News Release

Alaskans in the Gulf: Lessons from Exxon Valdez

RIKI OTT, via Lisa Marie Jacobs
Martin is political director of , one of several groups urging President Obama — who is meeting Afghanistan President Hamid Karzai today in Washington — to say “yes to President Karzai’s request for the U.S. to support peace talks now to end the war.”

Currently on the Gulf coast, Ott is author of Not One Drop: Betrayal and Courage in the Wake of the Exxon Valdez Spill, a marine toxicologist and former commercial salmon fisher in Alaska. She questions the ongoing use of dispersants by BP. Ott said today: “The industry needs dispersants because they need to show some way of spill response. … By getting the EPA to list dispersants [as permissible] — even if the products are toxic to the environment, the industry has a green light to operate.” Since the industry plans are “rubber-stamped [by the EPA], there is no incentive to develop products that actually work to contain and clean up oil rather than disperse it into the ocean — out of sight, out of mind. … BP is saying that the chemicals are less harmful to the environment than the oil. That is a false or at best very misleading statement. The EPA only requires standard 48-hour or 96-hour bioassays. … These bioassays are extremely dated (40 years or so).”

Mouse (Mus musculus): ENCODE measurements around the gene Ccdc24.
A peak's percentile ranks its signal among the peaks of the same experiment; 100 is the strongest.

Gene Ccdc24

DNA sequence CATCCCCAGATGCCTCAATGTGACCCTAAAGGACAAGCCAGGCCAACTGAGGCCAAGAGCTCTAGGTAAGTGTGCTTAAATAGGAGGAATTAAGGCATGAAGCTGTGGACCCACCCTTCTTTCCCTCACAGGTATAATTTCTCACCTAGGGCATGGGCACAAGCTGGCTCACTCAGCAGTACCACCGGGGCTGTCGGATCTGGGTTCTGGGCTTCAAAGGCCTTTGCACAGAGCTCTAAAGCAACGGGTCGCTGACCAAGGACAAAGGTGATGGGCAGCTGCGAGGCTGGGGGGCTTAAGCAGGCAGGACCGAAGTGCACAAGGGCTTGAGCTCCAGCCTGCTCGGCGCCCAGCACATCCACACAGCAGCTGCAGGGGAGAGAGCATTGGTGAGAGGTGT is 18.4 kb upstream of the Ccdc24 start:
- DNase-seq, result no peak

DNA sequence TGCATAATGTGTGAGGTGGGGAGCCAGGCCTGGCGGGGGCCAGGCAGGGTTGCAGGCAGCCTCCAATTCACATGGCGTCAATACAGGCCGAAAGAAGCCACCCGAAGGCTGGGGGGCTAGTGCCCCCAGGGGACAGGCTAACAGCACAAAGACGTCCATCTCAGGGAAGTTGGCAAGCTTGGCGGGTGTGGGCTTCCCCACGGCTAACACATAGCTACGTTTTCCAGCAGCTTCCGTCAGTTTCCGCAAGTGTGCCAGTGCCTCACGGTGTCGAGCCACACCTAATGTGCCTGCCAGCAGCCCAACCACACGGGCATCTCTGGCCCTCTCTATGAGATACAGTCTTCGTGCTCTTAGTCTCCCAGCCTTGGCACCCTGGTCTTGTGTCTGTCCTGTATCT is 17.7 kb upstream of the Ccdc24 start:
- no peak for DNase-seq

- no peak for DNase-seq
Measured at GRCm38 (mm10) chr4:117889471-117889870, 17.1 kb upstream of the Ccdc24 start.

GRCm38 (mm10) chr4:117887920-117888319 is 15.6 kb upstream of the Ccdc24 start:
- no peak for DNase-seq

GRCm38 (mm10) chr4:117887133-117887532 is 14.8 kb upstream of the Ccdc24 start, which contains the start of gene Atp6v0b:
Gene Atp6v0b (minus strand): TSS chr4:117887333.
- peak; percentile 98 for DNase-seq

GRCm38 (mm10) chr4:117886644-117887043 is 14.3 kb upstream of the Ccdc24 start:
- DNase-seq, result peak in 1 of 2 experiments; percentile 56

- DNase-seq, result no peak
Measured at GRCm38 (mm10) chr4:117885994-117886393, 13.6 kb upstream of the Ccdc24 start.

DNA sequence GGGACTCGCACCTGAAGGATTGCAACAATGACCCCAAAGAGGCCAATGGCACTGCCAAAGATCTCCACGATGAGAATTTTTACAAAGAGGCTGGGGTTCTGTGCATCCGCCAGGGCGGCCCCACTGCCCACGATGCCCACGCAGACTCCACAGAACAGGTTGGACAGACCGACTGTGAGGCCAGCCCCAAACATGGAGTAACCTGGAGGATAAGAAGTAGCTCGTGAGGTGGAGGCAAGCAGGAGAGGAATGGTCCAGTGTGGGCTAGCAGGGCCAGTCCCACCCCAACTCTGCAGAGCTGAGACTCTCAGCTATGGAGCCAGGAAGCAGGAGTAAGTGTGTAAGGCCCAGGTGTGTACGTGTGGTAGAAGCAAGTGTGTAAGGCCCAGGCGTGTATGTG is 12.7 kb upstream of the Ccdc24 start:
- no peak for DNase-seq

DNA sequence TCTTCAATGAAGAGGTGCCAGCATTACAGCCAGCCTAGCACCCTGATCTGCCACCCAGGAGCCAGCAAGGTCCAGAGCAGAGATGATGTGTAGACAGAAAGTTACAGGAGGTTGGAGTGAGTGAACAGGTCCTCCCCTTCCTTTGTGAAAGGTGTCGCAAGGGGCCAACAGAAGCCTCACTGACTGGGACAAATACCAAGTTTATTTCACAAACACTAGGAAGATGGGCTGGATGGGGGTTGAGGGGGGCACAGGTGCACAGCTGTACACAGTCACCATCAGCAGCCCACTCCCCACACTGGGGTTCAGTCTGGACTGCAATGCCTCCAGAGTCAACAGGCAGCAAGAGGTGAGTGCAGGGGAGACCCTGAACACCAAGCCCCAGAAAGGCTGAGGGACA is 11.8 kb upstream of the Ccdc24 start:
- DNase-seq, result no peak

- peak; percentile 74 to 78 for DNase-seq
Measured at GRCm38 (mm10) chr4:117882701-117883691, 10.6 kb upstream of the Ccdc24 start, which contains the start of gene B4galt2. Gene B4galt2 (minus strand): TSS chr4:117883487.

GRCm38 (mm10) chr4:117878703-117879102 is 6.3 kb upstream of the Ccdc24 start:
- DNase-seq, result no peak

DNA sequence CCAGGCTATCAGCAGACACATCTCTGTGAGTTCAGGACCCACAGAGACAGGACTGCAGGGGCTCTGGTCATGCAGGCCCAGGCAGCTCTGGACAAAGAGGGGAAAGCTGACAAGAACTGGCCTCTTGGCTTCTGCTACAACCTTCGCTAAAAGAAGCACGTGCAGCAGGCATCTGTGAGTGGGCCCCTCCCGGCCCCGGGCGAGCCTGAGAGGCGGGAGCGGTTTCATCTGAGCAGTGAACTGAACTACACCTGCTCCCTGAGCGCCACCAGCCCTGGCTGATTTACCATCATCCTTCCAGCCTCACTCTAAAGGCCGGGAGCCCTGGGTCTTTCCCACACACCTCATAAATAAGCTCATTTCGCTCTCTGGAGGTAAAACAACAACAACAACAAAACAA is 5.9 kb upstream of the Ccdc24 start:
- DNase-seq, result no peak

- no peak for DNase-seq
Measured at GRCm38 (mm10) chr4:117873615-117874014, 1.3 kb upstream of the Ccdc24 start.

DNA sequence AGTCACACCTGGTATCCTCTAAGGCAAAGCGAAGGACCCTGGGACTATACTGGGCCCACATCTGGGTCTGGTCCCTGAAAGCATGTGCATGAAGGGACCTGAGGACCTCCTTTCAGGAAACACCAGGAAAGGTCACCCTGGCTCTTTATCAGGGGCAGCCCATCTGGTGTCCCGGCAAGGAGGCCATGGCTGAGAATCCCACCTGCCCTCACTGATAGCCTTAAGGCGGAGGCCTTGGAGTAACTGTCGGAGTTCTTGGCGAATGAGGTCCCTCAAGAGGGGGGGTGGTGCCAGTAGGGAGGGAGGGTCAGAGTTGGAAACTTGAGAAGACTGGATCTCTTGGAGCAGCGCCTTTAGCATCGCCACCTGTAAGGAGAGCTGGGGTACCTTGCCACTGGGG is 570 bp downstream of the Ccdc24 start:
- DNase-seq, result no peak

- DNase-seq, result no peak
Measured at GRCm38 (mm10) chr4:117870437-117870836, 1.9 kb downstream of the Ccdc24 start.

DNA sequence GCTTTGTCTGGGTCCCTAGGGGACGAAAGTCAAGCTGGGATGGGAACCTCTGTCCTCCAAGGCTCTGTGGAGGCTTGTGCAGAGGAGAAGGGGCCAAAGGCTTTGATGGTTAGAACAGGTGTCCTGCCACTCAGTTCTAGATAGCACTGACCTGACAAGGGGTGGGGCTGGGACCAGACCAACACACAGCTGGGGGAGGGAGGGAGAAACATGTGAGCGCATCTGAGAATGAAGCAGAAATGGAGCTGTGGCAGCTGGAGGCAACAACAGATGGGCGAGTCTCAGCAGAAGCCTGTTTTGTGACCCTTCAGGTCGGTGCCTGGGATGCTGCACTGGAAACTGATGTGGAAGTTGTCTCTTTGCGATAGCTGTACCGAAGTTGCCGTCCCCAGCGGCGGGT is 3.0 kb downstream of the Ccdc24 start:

RICHARD STEINER
A marine biologist and former University of Alaska fisheries extension agent, Steiner just returned to Alaska from working at the site of the BP oil spill and on the Louisiana coast. He said today: “BP has committed several very serious environmental crimes over the last 10 to 20 years, a couple of them right here in Alaska that led to major oil spills on the North Slope, the nation’s largest oil field. … Every time there’s a breakdown, BP promises that they will change their corporate culture and manage risks better and make a major restructuring within the company so that these things don’t happen, and yet they continue to happen. …

“We still have some amounts of Exxon Valdez oil in the beaches here [in Alaska], 20,000 or 30,000 gallons down deep in the beaches, which is still relatively toxic. The injured ecosystem is far from recovered.” See interview.

For more information, contact at the Institute for Public Accuracy:
Sam Husseini, (202) 347-0020; or David Zupan, (541) 484-9167